Academic journal article Journal of Aesthetics and Culture

The "Futurist" Aesthetics of ISIS

Academic journal article Journal of Aesthetics and Culture

The "Futurist" Aesthetics of ISIS

Article excerpt

"We had stayed up all night, my friends and I, under hanging mosque lamps with domes of filigreed brass, domes starred like our spirits, shining like them with the prisoned radiance of electric hearts. For hours we had trampled our atavistic ennui into rich oriental rugs."

These are the first sentences of Filippo Tommaso Marinetti's "Founding and Manifesto of Futurism." Soon the idyll is disturbed by the "famished roar of automobiles" and the group decides to leave the mosque chasing "after Death" like "young lions" (Marinetti 1909, cited in Rainey, Poggi, and Wittman 2009, 49-50). The juxtaposition of an orientalist idyll, a modern techno-world, and death is intriguing and reminiscent of the aesthetic universe most recently produced by the propaganda of the Islamic State (ISIS).1 ISIS does not only excel through the extensive use of high-tech weapons, social media, commercial bot, and automated text systems. By putting forward the presence of speeding cars and tanks, mobile phones, and computers, ISIS presents jihad life as connected to modern urban culture. I want to show that the aesthetics of ISIS is "futurist" by comparing it with Italian Futurism. Futurism glorified cars, industrial machines, and modern cities while praising violence as a means of leaving behind imitations of the past in order to project itself most efficiently into the future. Some scholars have suggested Islamic Fundamentalism is "futurist" because here "traditionalism becomes a by-product of modernity" (Inayatullah and Boxwell 2003, 13). I want to go one step further and examine whether one has the right to label the most recent propaganda work of ISIS as "Islamic Futurism."

One of the most remarkable features of ISIS propaganda is the implication of aestheticizing approaches towards politics with a strong emphasis on technology. A futurist form of modernism has become palpable since the action-movie-style and "bullet time" effects reminiscent of The Matrix became the trademark of countless ISIS videos. The term "modern jihad" is not new: it first referred to foreign fighters fighting in the Afghan-Soviet war. However, in the case of the newest jihadi aesthetics, "modern" cannot merely be understood in the sense of "contemporary": it is now deliberately linked to the image of high-tech savvy young people emerging from an urban environment. As a result, modern life appears very much as an enactment of style or lifestyle. ISIS can therefore be interpreted as an intensification of the "modernity as an attitude" philosophy that was also important for futurists. Very striking is the ISIS emphasis on communication technology. The international media keeps pointing out that ISIS is an "internet phenomenon as much as a military one" (David Talbot in the MIT Technology Review 2015). ISIS uses technology better than most tech start-ups and created its terror network with an unusual efficiency. ISIS utilizes almost every social app available to communicate its messages. Futurism specialist Giovanni Lista said that "a Futurist of today would be a fan of computerCONTACT generated images" (Lista 2001, 10). Futurists would certainly also use the most recent communication methods. In 1910, Marinetti threw eighty thousand leaflets from the tower of St. Mark's in Venice demanding that the city's palaces be ripped down. Communication-wise futurists were always one step ahead.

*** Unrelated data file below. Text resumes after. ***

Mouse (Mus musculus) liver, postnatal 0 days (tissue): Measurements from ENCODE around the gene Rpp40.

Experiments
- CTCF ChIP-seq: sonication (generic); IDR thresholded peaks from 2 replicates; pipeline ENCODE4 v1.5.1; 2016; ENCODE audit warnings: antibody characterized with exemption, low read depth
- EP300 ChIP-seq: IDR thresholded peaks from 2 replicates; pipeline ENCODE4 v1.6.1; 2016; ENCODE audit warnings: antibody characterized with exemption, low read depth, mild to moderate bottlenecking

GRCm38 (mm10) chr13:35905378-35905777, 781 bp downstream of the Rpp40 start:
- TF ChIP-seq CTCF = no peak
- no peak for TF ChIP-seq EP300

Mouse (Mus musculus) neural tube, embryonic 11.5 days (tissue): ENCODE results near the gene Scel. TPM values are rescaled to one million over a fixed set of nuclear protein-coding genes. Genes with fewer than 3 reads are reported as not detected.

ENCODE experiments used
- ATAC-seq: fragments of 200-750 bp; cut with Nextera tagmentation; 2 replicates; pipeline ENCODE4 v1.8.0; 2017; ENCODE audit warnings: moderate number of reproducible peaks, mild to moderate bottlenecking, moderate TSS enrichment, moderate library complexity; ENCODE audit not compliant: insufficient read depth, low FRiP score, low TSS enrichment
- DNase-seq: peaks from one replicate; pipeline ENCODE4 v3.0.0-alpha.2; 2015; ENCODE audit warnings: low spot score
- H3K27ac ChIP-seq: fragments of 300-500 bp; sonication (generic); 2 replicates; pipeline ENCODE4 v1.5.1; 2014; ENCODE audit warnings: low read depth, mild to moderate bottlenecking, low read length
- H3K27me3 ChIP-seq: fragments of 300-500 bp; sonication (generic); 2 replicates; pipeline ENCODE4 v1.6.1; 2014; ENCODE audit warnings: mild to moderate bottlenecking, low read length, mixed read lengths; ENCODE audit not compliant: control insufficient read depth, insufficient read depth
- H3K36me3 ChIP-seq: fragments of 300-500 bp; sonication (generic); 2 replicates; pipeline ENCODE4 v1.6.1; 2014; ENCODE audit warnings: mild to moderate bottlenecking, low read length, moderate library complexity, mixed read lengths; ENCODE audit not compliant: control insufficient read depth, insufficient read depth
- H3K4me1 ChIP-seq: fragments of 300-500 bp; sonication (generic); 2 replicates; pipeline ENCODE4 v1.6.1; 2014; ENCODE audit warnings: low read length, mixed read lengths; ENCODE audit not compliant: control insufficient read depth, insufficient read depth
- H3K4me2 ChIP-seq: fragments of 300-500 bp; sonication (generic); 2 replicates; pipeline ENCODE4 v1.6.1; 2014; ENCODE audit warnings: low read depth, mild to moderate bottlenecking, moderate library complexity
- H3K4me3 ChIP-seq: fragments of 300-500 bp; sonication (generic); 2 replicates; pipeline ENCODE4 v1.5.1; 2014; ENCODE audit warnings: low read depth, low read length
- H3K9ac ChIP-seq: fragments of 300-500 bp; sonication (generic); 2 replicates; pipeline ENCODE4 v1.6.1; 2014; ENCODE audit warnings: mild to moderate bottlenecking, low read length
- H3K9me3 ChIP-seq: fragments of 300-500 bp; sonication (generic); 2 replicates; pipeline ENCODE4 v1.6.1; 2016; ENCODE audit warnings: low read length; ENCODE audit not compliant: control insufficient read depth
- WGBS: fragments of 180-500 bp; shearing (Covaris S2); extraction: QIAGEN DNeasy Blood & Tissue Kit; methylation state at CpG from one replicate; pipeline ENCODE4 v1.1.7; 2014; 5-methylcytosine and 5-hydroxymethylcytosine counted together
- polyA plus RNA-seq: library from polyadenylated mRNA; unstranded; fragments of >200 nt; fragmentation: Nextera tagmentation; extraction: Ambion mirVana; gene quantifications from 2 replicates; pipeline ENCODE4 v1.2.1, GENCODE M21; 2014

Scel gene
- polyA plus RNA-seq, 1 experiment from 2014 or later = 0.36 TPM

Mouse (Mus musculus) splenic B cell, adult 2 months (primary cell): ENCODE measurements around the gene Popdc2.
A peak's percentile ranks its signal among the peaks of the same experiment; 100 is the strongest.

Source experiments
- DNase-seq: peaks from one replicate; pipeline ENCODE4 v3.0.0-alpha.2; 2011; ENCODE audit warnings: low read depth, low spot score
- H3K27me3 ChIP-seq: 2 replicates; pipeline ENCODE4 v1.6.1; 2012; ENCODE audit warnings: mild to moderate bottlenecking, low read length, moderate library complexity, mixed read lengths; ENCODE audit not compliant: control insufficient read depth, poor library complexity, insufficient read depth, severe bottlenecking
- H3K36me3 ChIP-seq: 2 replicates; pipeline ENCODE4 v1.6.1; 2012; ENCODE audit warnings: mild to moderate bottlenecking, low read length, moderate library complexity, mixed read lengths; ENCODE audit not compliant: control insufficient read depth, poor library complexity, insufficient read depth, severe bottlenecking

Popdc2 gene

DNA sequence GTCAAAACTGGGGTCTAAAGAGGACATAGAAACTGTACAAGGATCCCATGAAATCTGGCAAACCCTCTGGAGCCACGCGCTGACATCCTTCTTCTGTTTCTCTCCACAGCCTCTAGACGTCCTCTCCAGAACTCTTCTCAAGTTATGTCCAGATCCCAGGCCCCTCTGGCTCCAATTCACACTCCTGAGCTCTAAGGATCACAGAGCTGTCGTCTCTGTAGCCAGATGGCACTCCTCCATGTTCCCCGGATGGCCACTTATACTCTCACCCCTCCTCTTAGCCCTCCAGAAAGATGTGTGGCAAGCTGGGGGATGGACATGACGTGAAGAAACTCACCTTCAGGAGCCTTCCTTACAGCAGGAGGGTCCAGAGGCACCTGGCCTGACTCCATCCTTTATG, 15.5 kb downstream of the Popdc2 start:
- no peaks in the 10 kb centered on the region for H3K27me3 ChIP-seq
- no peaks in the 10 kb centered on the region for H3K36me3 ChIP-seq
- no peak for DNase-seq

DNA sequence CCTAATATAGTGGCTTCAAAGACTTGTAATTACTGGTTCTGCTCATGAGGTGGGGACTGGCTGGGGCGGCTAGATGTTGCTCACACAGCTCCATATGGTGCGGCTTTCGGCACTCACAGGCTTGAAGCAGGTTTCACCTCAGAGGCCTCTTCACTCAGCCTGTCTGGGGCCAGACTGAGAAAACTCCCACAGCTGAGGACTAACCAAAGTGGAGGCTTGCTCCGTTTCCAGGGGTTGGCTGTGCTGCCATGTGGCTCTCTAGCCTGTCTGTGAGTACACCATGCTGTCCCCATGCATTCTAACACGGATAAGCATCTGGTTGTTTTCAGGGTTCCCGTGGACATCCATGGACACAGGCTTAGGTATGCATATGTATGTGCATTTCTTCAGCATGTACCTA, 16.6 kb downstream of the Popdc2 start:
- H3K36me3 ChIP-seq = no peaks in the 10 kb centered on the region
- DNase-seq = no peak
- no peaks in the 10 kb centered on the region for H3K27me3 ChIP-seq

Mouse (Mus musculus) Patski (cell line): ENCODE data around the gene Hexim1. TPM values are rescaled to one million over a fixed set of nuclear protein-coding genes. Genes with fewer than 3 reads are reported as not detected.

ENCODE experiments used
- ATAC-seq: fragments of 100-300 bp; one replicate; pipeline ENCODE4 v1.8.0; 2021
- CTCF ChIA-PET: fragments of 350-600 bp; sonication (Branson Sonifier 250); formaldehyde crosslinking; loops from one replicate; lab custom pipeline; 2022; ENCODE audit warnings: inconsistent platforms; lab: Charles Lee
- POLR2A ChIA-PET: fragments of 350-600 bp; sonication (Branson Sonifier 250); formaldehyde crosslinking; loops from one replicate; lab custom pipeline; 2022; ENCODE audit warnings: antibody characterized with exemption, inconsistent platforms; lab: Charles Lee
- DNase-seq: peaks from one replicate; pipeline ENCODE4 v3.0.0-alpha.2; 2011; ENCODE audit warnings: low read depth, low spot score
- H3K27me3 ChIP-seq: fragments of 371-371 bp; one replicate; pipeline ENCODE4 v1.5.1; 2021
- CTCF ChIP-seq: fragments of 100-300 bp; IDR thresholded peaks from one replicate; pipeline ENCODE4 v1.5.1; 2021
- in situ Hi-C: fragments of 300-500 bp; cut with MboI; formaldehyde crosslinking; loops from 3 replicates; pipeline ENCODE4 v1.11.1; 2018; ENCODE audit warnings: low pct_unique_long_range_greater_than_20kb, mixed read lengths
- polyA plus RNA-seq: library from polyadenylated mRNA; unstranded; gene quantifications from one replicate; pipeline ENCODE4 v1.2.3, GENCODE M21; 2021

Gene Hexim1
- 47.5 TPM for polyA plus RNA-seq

Futurists and ISIS are "primitives of a new sensibility" (the expression is taken from "Futurist Painting: Technical Manifesto"). A profound sense of crisis produces in both Futurism and ISIS jihadism a nihilistic attitude toward the present state of society, a state that is supposed to be overcome through an exaltation of technology. As "primitives of a new sensibility," Futurists and ISIS decide to transform horror "into elation, but elation so extreme that it suggests horror" (Rainey, Poggi, and Wittman 2009, 6). At the same time, both ISIS and Futurism have moralistic concerns regarding the "danger of corruption by the materialism, mechanization, and hedonism" inherent in "Americanism and its degraded popular culture" (Payne 2003, xvi, on Futurism); both also share a disdain for the ruling class. …

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